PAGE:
Respect. What is it – really? We hear a lot about it. Some among us demand it. Aretha Franklin sang about it, saying “R-E-S-P-E-C-T, find out what it means to me!” Now, I read all the lyrics to Aretha’s song – and, with all respect for her talent and the success she acheived when she was alive, I’m not real confident that she had a very strong grasp of what respect is – at least, as she sang about it in this song written by Otis Redding. It did, however, make for a good song with great rhythm and added a lot to her popularity.
There are several places in the Bible that speak of respect, such as found in Romans, chapter 13, verse 7 which says, “Pay to all what is owed to them: taxes to whom taxes are owed, revenue to whom revenue is owed, respect to whom respect is owed, honor to whom honor is owed.” – So, is respect somethng that we owe to others? It sounds as though, in instructing the people of the early Church in Rome, Paul was telling them how to get along with one another – and the governemnt. Respect for one another is a good foundation for getting along. Some have complained that getting along often looks like “selling out” to one’s own values; even a form of manipulation and not being true to one’s self-respect.
According to Merriam-Webster’s definition, Respect, as it turns out, is both a noun and a verb. In its noun form, it is a relationship or reference to a particular thing ot situation. In its noun form, it is also the act of giving attention or consideration. And finally, as a noun, it is a high or special regard, esteem or deference. As a transitory verb, respect means to consider someone or something worthy of high regard and esteem; to show reference or concern to a person or thing.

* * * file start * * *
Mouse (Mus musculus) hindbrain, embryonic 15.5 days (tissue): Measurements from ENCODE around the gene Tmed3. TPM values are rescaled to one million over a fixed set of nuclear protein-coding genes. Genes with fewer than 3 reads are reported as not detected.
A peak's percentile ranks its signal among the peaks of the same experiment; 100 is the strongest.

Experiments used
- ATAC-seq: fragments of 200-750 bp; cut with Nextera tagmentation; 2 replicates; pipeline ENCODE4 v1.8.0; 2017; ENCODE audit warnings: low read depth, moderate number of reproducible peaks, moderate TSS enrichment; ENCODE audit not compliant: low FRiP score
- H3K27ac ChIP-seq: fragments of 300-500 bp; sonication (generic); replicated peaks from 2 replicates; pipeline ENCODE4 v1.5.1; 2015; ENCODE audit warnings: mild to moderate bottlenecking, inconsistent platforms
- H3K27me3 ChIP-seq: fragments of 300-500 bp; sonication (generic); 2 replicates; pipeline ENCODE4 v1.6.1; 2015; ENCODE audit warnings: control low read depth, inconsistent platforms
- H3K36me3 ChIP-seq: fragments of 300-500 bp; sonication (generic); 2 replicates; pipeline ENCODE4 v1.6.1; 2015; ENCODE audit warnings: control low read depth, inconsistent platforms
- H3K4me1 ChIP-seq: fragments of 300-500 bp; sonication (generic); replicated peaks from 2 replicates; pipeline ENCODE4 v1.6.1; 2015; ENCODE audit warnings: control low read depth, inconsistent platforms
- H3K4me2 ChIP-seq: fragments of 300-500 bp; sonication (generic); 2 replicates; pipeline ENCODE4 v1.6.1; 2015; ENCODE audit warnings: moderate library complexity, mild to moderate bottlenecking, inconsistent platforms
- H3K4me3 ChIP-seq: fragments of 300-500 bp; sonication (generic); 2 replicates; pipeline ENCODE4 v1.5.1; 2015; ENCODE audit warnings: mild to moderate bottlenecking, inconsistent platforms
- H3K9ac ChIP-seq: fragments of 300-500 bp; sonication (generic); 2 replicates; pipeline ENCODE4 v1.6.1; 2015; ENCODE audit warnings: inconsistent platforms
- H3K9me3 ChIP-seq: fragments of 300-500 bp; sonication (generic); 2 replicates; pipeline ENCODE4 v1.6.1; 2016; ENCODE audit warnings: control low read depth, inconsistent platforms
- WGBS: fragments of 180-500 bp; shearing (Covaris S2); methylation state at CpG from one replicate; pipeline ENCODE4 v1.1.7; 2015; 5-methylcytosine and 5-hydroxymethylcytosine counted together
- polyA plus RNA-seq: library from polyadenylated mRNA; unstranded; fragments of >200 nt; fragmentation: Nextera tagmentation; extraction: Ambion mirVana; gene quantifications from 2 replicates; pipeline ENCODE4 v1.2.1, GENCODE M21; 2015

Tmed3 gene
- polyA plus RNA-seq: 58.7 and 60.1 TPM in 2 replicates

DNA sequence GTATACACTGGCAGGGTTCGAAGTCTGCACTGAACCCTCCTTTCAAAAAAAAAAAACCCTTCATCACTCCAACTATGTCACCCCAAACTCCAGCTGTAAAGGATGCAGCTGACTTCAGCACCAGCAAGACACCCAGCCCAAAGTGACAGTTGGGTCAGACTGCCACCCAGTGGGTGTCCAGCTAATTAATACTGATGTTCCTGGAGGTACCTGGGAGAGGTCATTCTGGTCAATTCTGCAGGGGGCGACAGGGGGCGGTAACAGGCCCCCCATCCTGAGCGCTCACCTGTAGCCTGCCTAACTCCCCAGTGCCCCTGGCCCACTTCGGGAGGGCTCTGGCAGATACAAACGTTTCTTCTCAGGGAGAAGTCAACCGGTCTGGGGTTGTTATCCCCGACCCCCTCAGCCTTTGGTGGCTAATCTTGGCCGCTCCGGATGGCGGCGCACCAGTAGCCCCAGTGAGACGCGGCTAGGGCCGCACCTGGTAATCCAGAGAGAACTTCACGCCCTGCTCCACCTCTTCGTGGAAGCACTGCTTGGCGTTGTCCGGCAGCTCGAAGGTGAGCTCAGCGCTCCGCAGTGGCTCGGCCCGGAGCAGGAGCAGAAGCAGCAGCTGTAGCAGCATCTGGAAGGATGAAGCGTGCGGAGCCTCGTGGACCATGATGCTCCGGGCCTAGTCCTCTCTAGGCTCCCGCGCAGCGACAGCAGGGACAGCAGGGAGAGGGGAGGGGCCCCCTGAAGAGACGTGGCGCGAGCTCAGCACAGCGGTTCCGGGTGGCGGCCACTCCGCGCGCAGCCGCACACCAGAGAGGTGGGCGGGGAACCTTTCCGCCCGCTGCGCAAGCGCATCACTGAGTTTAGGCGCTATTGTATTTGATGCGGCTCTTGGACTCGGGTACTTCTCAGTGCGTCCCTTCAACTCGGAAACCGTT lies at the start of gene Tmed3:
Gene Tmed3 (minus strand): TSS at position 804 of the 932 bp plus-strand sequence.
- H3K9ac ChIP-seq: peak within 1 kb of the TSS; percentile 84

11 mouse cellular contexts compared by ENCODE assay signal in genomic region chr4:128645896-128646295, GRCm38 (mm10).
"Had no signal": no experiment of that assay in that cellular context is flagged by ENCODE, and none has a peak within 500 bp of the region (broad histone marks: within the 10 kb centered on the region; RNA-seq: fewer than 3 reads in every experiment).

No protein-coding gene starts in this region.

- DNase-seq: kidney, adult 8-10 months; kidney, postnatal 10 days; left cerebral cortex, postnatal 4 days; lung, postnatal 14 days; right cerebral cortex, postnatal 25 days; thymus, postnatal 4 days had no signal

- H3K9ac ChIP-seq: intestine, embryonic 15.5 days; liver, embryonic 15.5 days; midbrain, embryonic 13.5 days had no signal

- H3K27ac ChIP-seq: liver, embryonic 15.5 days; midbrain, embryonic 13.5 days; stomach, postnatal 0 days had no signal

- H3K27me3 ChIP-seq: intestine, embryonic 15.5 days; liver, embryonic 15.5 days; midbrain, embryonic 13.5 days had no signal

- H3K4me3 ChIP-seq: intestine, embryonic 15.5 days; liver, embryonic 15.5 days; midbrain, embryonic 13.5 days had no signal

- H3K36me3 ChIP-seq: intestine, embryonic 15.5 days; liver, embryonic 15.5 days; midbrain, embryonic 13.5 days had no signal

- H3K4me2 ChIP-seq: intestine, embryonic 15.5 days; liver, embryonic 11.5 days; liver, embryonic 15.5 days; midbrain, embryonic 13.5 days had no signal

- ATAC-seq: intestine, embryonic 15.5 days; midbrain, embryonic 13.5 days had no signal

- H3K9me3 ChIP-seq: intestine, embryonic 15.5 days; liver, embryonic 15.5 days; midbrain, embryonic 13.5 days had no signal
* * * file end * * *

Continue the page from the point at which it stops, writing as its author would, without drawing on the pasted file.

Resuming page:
In our work with people who are experiencing relationship struggles, respect is one of those qualities that carries a lot of significance and importance if there is to be harmony, peace, and healthy communication. According to Emerson Eggerichs’ work in his book, Love and Respect; The Love She Most Desires; The Respect He Desperately Needs, he makes some important observations. He states that while men clearly want to be loved, their heart’s desire – and even heartfelt need – is to be respected. And, while woman want to be respected, their deepest need is to be loved. We would concur, as we have observed this in our work
with clients in happy relationships and marital discord.
While this is a perspective that seems to be mostly true, we have also encountered many situations where a woman migh say that she experiences love as she is respected by her husband or significant other. And a man may say that, for him, respect is often experienced in the ways that his wife or loved one demonstrates love for him.
In truth, we are people who have emotional needs and our individual ways of both expressing and receivng love and respect from those significant people God has placed in our lives is unique to each one of us. In God’s Word to us, we are continually informed of what His expectations of us are in the ways we are to relate to one another. The point is that we are, indeed, called to cherish, uplift, care for and about, encourage, assist, invest in, reach out to, forgive, support, love and respect one another. Jesus modeled this behavior for us when He walked amongst us. He has also given us instructions about this throughout His Word to us.
One of the clearest ways that this applies to all relationships – is found in Ephesians 4, where Paul speaks to the people of Ephesus about unity in the Body of Christ. Practical advice, like not being greedy, not acting out of anger, not speaking coursely, exercising self control and being tender and forgiving with others, is discussed in detail. I would call all of these directives ways to show respect – and yes, love – to others.
As we enter the season of celebrating the blessings of the gifts God has given us with Thanksgiving, Christmas and the New Year, throughout November and beyond, it is our hope that you will take some time to pause and, as you consider how to prepare for this busy and joyful time of year. We pray you will also give some thoughtful reflection to the ways that you may be blessed as you bless those special people God has given you to share life’s journey – and be grateful for your gifts!
Happy Fall – and a blessed Thanksgiving!